Lahinch partners (left to right) Ted Hughes, Barry Nolan, Christy Hughes, Libby Hughes and Frank Hughes Credit: Andrew Metcalf

It’s easy to forget you’re at a suburban shopping center after stepping inside the new Irish tavern Lahinch in Potomac.

The owners of the restaurant have transformed the space into a relaxed setting with reclaimed wood walls, a comfortable bar, an open kitchen and floor-to-ceiling windows that allows sunlight to stream inside.

The new restaurant, which replaces Benny’s Bar and Grill at the Cabin John Shopping Center and Mall, is owned by the same family that has operated the Irish Inn in Glen Echo since 2003. Lahinch officially opens to the public Wednesday for lunch and dinner service. The restaurant will also offer brunch on Saturdays and Sundays.

“We’re trying to create the feel of a more modern Irish tavern,” general manager and owner Barry Nolan said Monday. Nolan is one of five partners in the restaurant along with Ted Hughes and family members Frank, Christy and Libby  Hughes.  Christy and Libby Hughes, who are husband and wife, opened the Irish Inn with Nolan as the general manager 13 years ago. Frank Hughes is Christy’s brother. And Ted Hughes, who is not related to the other Hughes, is the executive chef at Lahinch and comes to the restaurant after a long stint at the Irish Inn.

Ted Hughes, who cooked in Paris, Jordan and Napa Valley before settling into a home in Northern Virginia about 16 years ago, beamed Monday when he showed off the centerpiece of Lahinch’s kitchen—a combination wood-burning grill and rotisserie. The massive piece of kitchen equipment can spit-roast prime rib and whole chickens, while the grill that sits directly over the oak wood fire cooks steaks and fish at a variety of temperatures.

“It’s an absolutely beautiful piece of equipment,” Hughes said, adding that he only knows of a few restaurants in the region that have something similar—such as Mike Isabella’s Kapnos Taverna in Washington, D.C. Hughes said he’ll cook prime rib on it Saturday nights. His whole chickens are brined in Magners Apple Cider and then basted with a spiced honey glaze while cooking for about two hours on the rotisserie at about 300 degrees.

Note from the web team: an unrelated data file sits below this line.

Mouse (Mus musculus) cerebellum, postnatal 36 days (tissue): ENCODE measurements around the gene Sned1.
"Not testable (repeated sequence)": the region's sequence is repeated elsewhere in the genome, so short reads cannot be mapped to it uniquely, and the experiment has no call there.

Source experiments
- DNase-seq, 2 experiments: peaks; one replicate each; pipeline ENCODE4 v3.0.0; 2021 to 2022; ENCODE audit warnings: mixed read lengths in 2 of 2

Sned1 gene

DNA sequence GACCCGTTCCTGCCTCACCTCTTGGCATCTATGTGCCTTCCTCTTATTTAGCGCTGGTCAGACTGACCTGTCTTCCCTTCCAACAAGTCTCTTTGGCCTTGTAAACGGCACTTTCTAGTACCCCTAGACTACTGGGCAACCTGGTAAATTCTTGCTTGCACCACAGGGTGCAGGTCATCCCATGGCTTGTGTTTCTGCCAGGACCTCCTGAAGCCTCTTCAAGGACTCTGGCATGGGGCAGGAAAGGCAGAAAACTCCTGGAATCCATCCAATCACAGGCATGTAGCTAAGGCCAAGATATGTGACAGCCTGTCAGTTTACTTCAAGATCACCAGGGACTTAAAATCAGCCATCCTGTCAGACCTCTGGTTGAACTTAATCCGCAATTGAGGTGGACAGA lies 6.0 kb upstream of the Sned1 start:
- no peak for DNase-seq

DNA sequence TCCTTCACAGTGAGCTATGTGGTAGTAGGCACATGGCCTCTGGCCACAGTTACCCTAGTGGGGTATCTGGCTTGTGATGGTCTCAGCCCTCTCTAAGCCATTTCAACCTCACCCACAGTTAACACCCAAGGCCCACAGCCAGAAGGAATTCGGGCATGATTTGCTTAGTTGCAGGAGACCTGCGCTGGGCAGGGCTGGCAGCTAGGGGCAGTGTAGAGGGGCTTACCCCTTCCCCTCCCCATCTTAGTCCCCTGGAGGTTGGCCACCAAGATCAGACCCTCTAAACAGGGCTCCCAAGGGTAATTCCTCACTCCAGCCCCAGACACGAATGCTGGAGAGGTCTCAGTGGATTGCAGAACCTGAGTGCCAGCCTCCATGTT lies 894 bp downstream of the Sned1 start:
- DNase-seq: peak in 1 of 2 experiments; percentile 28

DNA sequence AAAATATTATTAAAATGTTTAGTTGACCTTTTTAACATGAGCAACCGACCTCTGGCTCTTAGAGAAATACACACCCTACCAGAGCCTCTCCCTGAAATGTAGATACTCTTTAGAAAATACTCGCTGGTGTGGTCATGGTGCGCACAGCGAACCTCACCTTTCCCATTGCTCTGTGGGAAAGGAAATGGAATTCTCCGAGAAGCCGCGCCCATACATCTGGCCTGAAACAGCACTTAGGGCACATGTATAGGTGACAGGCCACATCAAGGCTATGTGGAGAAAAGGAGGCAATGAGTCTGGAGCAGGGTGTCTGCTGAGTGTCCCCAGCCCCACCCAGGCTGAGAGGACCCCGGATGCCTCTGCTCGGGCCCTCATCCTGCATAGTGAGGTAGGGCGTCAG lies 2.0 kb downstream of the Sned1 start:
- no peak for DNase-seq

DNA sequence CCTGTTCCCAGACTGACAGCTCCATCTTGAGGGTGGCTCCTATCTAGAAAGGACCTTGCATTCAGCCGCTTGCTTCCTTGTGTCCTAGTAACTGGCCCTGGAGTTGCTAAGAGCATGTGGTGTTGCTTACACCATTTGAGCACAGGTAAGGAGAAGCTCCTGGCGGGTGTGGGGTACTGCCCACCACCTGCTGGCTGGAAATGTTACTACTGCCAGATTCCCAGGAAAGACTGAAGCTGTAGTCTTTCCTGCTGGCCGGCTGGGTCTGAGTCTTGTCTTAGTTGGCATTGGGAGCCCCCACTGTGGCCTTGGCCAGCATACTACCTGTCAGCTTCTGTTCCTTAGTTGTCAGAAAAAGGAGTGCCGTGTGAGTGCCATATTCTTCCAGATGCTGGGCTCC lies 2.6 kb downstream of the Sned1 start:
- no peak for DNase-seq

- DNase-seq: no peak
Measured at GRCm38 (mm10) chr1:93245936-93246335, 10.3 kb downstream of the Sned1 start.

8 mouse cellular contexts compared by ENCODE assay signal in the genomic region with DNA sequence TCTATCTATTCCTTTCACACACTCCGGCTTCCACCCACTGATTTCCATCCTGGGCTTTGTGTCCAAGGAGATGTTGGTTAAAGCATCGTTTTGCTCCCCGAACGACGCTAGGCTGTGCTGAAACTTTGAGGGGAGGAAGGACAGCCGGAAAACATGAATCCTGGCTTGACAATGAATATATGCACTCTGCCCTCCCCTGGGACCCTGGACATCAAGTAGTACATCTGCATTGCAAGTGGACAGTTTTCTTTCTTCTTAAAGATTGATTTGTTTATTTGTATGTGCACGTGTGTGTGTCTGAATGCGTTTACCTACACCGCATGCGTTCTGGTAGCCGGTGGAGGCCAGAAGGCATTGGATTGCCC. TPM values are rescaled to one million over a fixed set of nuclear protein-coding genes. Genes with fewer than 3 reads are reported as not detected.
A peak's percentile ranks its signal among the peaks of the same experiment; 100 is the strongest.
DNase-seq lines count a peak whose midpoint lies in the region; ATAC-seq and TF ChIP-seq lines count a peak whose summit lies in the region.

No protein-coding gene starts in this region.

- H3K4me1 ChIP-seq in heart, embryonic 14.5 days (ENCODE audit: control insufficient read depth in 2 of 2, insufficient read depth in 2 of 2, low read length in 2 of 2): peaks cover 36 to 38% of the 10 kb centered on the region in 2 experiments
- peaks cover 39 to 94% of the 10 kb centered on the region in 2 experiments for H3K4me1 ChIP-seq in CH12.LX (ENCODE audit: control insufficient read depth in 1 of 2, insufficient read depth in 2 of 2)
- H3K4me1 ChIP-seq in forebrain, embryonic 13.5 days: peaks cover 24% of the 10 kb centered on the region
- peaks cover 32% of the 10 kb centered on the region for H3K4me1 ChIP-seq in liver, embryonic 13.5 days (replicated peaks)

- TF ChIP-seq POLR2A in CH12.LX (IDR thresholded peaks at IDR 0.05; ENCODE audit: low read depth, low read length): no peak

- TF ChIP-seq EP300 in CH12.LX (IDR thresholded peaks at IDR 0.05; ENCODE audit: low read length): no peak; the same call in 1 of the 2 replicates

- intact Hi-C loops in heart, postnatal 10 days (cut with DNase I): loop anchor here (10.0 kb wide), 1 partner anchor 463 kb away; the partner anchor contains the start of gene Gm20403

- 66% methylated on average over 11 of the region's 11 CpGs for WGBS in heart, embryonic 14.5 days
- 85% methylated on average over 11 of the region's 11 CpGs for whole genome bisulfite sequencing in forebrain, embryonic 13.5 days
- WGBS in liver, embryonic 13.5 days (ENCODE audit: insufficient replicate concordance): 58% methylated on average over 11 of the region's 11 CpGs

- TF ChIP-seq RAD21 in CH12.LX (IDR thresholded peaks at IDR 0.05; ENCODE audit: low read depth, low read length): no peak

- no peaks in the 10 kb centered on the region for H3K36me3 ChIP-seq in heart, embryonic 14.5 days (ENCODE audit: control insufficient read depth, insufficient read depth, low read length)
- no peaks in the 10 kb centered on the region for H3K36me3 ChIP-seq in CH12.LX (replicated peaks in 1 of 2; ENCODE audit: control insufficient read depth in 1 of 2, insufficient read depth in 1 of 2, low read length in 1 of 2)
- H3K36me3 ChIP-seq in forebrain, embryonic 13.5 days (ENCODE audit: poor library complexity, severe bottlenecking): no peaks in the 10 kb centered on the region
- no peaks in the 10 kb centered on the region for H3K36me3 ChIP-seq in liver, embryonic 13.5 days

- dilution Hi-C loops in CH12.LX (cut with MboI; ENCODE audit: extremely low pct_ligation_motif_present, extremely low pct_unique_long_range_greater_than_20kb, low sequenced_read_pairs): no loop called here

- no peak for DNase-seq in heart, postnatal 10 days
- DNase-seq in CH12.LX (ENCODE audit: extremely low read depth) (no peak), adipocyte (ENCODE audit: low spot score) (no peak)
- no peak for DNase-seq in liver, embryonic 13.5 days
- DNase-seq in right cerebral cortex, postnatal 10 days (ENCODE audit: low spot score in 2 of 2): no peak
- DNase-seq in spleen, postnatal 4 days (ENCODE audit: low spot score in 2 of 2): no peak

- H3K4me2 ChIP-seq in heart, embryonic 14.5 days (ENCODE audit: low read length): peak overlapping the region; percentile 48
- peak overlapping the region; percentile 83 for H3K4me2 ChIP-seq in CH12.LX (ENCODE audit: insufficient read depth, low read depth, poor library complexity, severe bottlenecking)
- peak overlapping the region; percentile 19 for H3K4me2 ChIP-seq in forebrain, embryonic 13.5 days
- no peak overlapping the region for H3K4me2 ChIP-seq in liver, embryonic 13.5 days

The combination rotisserie and grill. Credit: Andrew Metcalf

The rest of the menu is similar to what’s offered at the Irish Inn. There are the traditional Irish lamb stew, bangers and mash, and Guinness-battered fish and chips. There are also plenty of American cuisine items as well as a variety of salads and small plates.


The drink menu includes craft beer, wine, cocktails and an expansive selection of Irish whiskey.

The restaurant has two bars split by a wall—one has a pub feel with plenty of TVs and room to stand. In a room opposite the pub bar is a large stage where the owners will host live music provided by  the locally based 19th Street Band, Irish bands and jazz musicians. The more formal dining room area includes a second bar and an eight-person chef’s table with views of the open kitchen. Nolan said each section of the restaurant potentially could be rented out for private events.

The restaurant’s name was taken from a small town in Ireland, which is also home to the Lahinch Golf Club—where Christy Hughes is an at-large member. The owners took over the restaurant space in January and the renovations took about four months. Lahinch can seat a total of 185 diners, including seating on the outdoor patio, which Nolan described as an “Irish beer garden.” The restaurant employs about 45 people.


Dining room area


Dining room bar

Pub area bar


Benny’s former owner Benny Fischer “hands off the keys” to Lahinch co-owner Christy Hughes


Exterior of the restaurant

Daily specials and wood-burning fireplace in the pub bar. All photos by Andrew Metcalf